February 15, 2012

Welcome

Hi, welcome to my blog!

I’m a female Computer Science graduate working at a government regulatory body as part of their SharePoint Development team.

I specialise in Sharepoint 2010 development, administration and configuration, C# .Net development, JavaScript & jQuery, SQL Server Administration & Configuration, database design and implementation and Java (and Android) development.

I hope to post useful snippets of code as and when I come across them in my day to day work.

Available for consultancy and one-off project work.

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September 3, 2014

Reassociate a migrated list workflow with its list

If you’ve ever migrated a list by saving it as a List Template, you may find that any workflows are no longer associated with it.

In my case, I could see my workflows using SharePoint Designer in the ‘Workflows’ section of the Site Objects navigation on the left, but when I viewed the list it was supposed to be running on, it did not appear in its Workflows section.

A quick Google lead me to this article on Gavin McKay’s blog.

The steps involve creating a dummy workflow on the list and noting down the various list GUIDs in this dummy workflow’s .xoml.wfconfig.xml file. After noting down the list IDs, I went to copy them over to the same file within the Workflow that had somehow disassociated itself with the list…. only to find the IDs matched perfectly.

When I looked again at the Workflows that were not attached to the list, I noticed Designer did actually show the name of the correct list. So I thought, if it’s already broken, this won’t hurt it, and clicked the Publish button.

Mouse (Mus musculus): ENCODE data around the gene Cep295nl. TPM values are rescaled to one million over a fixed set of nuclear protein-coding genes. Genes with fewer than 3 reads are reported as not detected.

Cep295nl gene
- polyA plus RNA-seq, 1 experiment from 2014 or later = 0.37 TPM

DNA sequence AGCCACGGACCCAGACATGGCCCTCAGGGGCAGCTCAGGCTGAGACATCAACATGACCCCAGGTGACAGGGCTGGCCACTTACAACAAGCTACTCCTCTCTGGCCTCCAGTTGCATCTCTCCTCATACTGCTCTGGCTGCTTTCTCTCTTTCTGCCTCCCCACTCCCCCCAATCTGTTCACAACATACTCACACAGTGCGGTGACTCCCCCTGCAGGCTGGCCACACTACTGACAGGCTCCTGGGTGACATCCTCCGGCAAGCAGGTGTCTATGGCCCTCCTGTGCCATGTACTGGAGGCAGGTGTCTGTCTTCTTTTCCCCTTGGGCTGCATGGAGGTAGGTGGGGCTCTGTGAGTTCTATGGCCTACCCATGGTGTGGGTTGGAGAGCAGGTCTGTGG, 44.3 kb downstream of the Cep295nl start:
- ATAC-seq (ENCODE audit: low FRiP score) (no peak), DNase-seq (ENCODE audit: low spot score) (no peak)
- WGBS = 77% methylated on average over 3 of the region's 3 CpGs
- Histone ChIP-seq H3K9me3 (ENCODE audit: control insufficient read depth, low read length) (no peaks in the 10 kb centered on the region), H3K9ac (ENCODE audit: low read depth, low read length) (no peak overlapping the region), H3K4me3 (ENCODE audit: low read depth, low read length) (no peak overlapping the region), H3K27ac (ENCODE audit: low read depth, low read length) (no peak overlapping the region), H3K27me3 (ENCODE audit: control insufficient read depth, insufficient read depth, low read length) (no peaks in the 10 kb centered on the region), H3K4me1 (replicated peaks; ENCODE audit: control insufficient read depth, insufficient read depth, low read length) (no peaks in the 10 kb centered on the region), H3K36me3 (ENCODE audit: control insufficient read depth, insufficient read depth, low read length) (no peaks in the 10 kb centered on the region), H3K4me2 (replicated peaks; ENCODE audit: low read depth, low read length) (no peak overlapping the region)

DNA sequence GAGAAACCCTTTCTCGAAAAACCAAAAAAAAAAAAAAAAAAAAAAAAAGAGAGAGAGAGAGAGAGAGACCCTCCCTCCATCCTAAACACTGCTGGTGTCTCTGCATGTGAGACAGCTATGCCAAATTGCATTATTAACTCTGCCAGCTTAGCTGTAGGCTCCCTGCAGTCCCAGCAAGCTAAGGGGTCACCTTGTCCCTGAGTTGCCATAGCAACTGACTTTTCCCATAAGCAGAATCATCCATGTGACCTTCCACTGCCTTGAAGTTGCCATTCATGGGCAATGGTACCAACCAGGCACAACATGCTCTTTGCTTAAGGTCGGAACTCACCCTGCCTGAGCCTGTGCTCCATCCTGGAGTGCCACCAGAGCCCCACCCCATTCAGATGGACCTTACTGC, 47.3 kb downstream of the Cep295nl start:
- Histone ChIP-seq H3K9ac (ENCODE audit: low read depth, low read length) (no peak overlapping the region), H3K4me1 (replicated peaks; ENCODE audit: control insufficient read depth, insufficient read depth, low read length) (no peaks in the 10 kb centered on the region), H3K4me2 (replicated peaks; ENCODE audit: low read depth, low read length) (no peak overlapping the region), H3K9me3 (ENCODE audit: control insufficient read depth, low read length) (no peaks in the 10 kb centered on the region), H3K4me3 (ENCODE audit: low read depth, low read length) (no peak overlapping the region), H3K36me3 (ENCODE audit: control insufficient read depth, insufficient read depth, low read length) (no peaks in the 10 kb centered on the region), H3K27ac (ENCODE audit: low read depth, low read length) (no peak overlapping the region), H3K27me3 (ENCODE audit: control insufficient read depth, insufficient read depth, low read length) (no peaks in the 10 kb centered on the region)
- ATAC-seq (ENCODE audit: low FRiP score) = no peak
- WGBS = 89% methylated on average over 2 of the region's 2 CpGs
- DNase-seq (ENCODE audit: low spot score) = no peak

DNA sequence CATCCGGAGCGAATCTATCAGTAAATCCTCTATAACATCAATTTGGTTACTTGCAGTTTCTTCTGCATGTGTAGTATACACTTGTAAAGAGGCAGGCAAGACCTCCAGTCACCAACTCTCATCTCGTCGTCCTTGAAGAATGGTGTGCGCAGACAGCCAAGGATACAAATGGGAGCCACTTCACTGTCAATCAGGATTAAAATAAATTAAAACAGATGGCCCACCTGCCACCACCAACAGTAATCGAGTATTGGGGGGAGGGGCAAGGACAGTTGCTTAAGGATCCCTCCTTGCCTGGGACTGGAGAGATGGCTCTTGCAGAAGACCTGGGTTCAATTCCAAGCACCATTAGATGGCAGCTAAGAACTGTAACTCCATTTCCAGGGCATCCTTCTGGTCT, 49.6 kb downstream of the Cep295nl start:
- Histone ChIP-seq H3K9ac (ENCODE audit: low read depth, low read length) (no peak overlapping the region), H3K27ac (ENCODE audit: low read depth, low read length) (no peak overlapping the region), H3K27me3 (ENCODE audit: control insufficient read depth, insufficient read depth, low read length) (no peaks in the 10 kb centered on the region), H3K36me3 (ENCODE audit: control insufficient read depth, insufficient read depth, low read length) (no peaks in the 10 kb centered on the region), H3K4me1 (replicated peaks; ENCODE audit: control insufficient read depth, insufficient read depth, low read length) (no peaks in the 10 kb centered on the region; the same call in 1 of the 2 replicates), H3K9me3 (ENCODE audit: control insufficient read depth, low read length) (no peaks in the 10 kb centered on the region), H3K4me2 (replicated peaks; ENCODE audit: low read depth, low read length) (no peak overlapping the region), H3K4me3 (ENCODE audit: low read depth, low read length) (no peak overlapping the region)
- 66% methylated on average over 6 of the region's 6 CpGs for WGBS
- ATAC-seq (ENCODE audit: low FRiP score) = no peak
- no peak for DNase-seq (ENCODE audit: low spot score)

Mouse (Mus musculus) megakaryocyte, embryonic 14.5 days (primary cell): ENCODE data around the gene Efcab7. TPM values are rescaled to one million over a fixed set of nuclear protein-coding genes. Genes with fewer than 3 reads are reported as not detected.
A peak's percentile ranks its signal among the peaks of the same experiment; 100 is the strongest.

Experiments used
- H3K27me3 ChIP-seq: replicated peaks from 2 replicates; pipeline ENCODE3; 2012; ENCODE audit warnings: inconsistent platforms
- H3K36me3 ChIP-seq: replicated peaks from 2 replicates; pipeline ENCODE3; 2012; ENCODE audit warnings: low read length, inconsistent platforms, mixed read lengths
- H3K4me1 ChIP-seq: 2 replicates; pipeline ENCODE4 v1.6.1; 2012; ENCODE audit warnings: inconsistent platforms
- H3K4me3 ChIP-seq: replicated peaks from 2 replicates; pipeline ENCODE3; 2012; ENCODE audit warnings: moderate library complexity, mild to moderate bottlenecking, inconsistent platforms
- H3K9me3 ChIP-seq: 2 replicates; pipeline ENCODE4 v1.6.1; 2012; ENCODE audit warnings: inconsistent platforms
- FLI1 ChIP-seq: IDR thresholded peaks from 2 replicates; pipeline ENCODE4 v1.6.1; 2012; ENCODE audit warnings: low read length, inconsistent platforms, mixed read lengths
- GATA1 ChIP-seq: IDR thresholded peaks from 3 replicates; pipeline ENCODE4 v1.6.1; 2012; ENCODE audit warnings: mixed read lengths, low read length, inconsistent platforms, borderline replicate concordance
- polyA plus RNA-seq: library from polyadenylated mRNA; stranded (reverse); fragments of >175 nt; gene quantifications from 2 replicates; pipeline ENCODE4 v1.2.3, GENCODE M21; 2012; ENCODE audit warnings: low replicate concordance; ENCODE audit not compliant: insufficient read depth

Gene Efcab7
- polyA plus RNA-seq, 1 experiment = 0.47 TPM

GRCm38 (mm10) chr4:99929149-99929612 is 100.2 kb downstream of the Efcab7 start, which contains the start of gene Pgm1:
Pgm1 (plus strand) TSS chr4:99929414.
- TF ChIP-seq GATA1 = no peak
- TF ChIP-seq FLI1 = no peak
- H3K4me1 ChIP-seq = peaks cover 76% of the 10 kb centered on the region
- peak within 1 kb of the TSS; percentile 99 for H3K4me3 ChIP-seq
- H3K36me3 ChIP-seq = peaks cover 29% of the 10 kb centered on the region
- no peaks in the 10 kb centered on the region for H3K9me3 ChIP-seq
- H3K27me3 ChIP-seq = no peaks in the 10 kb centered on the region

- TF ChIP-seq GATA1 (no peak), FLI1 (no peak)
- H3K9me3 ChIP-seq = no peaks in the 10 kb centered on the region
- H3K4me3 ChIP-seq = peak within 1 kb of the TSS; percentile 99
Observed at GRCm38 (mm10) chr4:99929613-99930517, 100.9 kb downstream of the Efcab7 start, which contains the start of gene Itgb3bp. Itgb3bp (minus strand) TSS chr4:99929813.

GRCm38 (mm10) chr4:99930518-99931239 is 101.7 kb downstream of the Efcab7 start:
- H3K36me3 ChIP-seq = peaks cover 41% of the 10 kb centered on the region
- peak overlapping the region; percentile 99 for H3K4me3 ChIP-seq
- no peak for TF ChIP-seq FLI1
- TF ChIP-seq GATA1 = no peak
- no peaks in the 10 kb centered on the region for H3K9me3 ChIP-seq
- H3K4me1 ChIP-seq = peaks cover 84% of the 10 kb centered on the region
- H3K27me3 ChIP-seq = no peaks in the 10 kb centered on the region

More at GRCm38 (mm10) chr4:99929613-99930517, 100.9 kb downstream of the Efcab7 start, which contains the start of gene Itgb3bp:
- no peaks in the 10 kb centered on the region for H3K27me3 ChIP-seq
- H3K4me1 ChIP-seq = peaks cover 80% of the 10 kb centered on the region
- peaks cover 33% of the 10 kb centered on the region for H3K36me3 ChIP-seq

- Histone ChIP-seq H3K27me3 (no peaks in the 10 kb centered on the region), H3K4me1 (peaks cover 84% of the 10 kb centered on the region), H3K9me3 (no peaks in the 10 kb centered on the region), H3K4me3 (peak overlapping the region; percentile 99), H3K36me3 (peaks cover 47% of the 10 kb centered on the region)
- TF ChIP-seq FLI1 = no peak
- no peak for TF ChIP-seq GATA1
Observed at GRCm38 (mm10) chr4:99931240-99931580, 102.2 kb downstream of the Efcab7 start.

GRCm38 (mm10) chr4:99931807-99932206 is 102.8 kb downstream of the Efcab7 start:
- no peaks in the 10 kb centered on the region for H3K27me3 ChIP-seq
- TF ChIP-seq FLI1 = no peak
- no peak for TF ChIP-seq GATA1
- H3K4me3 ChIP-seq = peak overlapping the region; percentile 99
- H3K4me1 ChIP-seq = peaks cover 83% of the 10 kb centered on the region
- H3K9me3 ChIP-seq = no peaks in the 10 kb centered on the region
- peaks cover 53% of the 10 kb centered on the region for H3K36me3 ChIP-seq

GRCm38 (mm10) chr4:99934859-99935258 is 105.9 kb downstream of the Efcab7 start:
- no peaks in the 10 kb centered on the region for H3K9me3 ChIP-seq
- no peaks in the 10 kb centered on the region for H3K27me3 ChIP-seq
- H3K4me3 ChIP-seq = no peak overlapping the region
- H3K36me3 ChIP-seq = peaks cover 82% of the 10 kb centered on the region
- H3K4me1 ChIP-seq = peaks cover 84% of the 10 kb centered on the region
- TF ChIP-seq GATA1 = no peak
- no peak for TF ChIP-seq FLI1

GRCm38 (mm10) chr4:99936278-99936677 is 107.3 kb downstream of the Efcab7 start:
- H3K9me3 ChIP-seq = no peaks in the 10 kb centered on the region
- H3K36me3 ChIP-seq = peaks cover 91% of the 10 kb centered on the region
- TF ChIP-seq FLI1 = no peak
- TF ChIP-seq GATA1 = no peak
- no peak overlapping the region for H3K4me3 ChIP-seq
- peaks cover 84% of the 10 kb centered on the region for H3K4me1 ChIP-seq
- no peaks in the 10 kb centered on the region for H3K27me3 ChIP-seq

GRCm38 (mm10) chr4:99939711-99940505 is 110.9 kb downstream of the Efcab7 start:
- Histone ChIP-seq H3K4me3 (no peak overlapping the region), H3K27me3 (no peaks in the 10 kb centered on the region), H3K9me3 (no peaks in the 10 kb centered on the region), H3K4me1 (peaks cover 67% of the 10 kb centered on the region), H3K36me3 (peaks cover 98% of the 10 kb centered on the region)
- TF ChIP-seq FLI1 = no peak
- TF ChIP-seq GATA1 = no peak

Et, voila! Workflow reattached itself to the list.

June 6, 2014

Get current page URL without Query String using ECMAScript / JavaScript

I keep needing to do this, and I keep forgetting how. Thanks to this useful post over at Praneeth Moka’s blog, which lists a number of useful functions, we can get the server-relative URL for the current page as follows:

function getCurrentPageUrlWithoutQueryString() {
   JSRequest.EnsureSetup();
   alert(JSRequest.PathName); //returns "/siteCollection/site/myPage.aspx"
}

I can’t seem to find a similar function that works in 2010 for getting the first bit of the URL, the web application URL, i.e. http://sharepoint. Leave a comment if you know how!

May 13, 2014

How To: Copy a file from one site to another

I have two features, one scoped to the Site Collection and one scoped to Web. The Site Collection feature has a module which provisions a number of files to a document library in the root web. The Web feature, when activated, is required to take a copy of some of the files provisioned by the Site Collection feature and add them to a document library within the site that the feature was activated on.

I found this trickier than I thought it would be, mostly due to the fact that the SPFile.CopyTo(string strNewUrl) method does not state that you can’t use it to move a file between SPWebs. It took multiple attempts providing the URLs in different ways for me to realise that.

Here’s my code in the overriden FeatureActivated method to copy a file from the root web to a sub web, when the feature is activated on said sub-web.